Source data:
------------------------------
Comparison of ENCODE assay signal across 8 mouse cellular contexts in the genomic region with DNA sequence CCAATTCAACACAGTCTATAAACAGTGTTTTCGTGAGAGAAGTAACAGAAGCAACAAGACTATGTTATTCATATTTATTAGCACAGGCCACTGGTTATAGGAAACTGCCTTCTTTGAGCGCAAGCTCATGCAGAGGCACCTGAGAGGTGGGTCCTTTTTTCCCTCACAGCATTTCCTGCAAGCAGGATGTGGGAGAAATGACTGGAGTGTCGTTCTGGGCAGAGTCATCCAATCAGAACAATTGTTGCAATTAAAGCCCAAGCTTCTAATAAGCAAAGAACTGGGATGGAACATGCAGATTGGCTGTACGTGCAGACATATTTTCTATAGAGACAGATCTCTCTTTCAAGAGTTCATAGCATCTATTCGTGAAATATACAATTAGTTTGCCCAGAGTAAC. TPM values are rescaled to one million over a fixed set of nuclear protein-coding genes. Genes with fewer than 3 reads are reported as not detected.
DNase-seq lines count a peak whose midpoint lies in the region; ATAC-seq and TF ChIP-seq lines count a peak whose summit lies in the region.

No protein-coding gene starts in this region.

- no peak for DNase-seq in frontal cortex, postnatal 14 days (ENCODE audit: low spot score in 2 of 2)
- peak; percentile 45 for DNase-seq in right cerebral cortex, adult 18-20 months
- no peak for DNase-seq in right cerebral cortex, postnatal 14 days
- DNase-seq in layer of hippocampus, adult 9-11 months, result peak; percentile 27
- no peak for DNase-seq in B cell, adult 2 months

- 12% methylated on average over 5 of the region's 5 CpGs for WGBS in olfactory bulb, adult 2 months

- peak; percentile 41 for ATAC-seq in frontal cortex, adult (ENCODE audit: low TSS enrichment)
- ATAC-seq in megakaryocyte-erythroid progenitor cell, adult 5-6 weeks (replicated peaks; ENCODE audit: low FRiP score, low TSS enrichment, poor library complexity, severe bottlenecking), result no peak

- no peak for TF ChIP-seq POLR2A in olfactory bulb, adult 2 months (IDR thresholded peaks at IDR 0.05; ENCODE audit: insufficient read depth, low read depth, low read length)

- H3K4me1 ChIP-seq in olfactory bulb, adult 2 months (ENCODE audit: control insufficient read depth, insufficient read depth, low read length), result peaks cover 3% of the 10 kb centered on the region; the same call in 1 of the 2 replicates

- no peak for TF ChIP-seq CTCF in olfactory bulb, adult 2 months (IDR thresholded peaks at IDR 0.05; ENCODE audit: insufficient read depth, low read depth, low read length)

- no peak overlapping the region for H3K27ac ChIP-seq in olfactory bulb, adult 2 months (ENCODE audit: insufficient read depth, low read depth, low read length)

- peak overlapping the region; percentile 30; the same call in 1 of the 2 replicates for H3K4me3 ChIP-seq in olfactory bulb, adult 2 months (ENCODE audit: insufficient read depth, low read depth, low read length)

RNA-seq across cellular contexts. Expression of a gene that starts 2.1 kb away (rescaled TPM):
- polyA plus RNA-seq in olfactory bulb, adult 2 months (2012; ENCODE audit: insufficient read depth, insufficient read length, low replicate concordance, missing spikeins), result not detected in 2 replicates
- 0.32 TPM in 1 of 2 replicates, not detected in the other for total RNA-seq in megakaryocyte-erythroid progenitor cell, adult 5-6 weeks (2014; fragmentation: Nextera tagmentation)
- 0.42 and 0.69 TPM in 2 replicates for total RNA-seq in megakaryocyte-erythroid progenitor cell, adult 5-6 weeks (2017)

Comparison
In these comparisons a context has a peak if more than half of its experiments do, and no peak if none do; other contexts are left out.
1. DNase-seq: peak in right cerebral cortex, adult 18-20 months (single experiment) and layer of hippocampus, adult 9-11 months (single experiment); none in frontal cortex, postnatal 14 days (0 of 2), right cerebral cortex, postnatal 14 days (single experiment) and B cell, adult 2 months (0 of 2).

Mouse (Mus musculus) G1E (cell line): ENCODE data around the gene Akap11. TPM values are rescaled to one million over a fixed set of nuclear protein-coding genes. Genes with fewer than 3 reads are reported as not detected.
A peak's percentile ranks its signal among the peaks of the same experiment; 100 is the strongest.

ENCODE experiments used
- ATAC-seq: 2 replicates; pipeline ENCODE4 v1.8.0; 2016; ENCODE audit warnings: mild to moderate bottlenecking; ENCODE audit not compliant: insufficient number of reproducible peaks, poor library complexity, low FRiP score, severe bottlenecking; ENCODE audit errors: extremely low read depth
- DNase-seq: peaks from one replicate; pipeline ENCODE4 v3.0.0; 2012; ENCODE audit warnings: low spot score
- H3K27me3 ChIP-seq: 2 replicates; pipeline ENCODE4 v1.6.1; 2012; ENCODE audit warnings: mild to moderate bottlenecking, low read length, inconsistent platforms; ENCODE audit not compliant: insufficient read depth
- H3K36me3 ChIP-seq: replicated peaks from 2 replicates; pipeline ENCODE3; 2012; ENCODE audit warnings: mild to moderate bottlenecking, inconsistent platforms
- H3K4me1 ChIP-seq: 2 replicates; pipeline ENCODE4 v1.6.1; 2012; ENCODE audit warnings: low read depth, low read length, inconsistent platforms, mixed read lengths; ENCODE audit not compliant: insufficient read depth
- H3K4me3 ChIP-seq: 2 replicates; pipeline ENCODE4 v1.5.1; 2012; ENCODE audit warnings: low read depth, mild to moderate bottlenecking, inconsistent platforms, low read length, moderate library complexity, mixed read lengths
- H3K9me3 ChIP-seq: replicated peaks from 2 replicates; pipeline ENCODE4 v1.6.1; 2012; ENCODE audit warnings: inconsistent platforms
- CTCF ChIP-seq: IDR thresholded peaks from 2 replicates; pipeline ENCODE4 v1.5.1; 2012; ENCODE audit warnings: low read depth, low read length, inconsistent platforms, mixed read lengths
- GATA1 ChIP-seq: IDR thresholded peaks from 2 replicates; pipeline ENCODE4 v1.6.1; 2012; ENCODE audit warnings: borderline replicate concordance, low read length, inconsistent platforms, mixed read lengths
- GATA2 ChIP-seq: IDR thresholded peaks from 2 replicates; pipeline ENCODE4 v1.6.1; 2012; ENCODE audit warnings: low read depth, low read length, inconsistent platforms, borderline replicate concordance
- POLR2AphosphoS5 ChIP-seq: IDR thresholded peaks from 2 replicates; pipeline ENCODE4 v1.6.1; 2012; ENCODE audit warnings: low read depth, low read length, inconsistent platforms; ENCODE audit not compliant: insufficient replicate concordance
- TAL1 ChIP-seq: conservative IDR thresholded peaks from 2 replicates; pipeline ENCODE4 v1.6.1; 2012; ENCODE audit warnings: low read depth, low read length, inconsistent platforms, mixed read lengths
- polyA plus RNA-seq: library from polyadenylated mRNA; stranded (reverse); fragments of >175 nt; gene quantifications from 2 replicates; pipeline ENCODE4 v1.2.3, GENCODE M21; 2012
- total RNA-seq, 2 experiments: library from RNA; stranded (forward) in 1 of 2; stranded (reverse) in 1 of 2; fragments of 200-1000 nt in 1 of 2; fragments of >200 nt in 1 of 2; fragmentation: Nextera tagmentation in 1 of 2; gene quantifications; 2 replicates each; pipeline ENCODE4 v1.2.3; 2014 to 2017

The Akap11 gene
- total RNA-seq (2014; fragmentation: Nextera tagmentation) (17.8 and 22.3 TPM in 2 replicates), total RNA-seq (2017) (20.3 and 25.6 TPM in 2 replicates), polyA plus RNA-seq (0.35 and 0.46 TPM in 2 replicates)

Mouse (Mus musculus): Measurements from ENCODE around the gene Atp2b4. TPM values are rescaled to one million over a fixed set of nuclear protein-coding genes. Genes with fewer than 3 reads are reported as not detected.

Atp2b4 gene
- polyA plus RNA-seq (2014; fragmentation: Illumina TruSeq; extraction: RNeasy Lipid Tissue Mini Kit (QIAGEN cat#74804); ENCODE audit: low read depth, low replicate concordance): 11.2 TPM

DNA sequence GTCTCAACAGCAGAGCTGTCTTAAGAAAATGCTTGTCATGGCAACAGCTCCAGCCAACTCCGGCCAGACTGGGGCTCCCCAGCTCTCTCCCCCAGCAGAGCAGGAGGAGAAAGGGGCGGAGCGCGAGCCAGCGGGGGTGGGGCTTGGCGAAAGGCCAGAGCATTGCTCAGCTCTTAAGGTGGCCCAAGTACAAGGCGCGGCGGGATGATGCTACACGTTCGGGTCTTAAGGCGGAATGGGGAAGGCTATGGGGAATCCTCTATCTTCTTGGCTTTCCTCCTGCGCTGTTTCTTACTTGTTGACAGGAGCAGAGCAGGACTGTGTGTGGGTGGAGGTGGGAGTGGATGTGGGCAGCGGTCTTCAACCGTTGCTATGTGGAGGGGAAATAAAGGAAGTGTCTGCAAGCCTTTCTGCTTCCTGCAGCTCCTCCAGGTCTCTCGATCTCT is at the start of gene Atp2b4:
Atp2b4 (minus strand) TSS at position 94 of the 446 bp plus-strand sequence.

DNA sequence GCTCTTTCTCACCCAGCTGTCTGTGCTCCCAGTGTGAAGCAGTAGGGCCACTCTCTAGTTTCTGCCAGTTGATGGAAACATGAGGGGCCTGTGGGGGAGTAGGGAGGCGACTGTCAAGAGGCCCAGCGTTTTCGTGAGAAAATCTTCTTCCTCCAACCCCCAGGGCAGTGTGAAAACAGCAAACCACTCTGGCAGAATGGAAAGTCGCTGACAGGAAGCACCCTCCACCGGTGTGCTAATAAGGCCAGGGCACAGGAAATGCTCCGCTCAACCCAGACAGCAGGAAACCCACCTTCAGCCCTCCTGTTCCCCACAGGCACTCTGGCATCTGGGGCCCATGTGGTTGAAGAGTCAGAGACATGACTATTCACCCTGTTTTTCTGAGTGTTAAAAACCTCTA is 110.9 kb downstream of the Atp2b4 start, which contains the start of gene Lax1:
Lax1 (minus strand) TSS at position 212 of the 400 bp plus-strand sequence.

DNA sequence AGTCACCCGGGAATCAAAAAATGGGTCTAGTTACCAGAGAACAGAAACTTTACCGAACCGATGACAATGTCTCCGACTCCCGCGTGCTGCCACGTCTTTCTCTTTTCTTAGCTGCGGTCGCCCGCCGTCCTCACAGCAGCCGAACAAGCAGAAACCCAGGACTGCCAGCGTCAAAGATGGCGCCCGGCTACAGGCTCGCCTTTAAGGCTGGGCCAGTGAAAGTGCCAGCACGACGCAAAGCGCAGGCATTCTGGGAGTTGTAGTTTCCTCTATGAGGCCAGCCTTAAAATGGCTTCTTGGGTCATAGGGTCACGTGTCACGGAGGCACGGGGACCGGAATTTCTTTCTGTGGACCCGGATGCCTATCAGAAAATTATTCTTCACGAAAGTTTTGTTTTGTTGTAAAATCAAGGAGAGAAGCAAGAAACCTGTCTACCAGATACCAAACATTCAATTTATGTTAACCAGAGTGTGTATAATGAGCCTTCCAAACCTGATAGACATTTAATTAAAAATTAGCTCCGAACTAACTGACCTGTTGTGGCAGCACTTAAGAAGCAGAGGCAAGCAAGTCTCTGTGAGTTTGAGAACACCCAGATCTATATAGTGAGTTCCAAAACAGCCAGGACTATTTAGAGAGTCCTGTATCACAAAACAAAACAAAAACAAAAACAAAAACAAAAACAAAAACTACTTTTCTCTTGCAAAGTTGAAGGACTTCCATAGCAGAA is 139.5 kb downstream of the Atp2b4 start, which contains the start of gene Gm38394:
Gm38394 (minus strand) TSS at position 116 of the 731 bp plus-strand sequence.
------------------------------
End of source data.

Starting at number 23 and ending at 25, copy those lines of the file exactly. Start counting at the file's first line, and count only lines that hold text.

1. DNase-seq: peak in right cerebral cortex, adult 18-20 months (single experiment) and layer of hippocampus, adult 9-11 months (single experiment); none in frontal cortex, postnatal 14 days (0 of 2), right cerebral cortex, postnatal 14 days (single experiment) and B cell, adult 2 months (0 of 2).

Mouse (Mus musculus) G1E (cell line): ENCODE data around the gene Akap11. TPM values are rescaled to one million over a fixed set of nuclear protein-coding genes. Genes with fewer than 3 reads are reported as not detected.
A peak's percentile ranks its signal among the peaks of the same experiment; 100 is the strongest.